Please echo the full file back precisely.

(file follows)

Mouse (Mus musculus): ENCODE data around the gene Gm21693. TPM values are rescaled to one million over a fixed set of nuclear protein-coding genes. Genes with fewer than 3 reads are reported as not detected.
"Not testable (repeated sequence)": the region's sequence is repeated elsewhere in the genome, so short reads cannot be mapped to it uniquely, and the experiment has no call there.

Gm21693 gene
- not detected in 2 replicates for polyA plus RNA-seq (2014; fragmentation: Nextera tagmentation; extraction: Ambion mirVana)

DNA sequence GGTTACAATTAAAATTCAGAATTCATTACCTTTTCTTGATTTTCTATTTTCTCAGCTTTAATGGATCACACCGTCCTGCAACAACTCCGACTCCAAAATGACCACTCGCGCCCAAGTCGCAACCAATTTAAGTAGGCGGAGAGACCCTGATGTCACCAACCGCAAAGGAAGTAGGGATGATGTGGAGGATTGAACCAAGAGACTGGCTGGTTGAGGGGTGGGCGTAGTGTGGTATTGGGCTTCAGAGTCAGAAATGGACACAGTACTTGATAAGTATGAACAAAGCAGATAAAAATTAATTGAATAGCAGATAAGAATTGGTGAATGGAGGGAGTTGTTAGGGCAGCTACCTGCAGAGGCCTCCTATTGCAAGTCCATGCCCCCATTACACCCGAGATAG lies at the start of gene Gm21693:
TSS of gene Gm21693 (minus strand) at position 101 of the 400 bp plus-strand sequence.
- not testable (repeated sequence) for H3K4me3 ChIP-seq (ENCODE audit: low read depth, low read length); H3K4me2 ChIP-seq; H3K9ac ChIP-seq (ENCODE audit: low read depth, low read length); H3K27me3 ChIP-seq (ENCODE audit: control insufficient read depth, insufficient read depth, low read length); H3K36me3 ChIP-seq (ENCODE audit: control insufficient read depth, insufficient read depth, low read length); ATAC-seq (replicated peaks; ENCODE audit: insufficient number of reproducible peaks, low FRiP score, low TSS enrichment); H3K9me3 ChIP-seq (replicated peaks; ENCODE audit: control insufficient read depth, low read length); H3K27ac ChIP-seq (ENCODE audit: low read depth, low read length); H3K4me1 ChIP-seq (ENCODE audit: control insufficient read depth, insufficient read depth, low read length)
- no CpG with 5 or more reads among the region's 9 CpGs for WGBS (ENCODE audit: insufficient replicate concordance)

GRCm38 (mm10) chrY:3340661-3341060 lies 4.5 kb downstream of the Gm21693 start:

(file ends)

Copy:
Mouse (Mus musculus): ENCODE data around the gene Gm21693. TPM values are rescaled to one million over a fixed set of nuclear protein-coding genes. Genes with fewer than 3 reads are reported as not detected.
"Not testable (repeated sequence)": the region's sequence is repeated elsewhere in the genome, so short reads cannot be mapped to it uniquely, and the experiment has no call there.

Gm21693 gene
- not detected in 2 replicates for polyA plus RNA-seq (2014; fragmentation: Nextera tagmentation; extraction: Ambion mirVana)

DNA sequence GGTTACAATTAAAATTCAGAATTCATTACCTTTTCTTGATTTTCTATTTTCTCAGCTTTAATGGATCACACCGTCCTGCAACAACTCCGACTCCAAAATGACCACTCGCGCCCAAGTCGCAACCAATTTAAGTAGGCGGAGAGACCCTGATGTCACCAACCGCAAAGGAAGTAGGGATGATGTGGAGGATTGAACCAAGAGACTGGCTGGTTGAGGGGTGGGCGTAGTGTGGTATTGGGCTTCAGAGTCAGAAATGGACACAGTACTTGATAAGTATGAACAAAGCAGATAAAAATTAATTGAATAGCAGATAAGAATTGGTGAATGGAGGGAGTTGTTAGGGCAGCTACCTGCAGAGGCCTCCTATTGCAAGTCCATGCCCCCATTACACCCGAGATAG lies at the start of gene Gm21693:
TSS of gene Gm21693 (minus strand) at position 101 of the 400 bp plus-strand sequence.
- not testable (repeated sequence) for H3K4me3 ChIP-seq (ENCODE audit: low read depth, low read length); H3K4me2 ChIP-seq; H3K9ac ChIP-seq (ENCODE audit: low read depth, low read length); H3K27me3 ChIP-seq (ENCODE audit: control insufficient read depth, insufficient read depth, low read length); H3K36me3 ChIP-seq (ENCODE audit: control insufficient read depth, insufficient read depth, low read length); ATAC-seq (replicated peaks; ENCODE audit: insufficient number of reproducible peaks, low FRiP score, low TSS enrichment); H3K9me3 ChIP-seq (replicated peaks; ENCODE audit: control insufficient read depth, low read length); H3K27ac ChIP-seq (ENCODE audit: low read depth, low read length); H3K4me1 ChIP-seq (ENCODE audit: control insufficient read depth, insufficient read depth, low read length)
- no CpG with 5 or more reads among the region's 9 CpGs for WGBS (ENCODE audit: insufficient replicate concordance)

GRCm38 (mm10) chrY:3340661-3341060 lies 4.5 kb downstream of the Gm21693 start: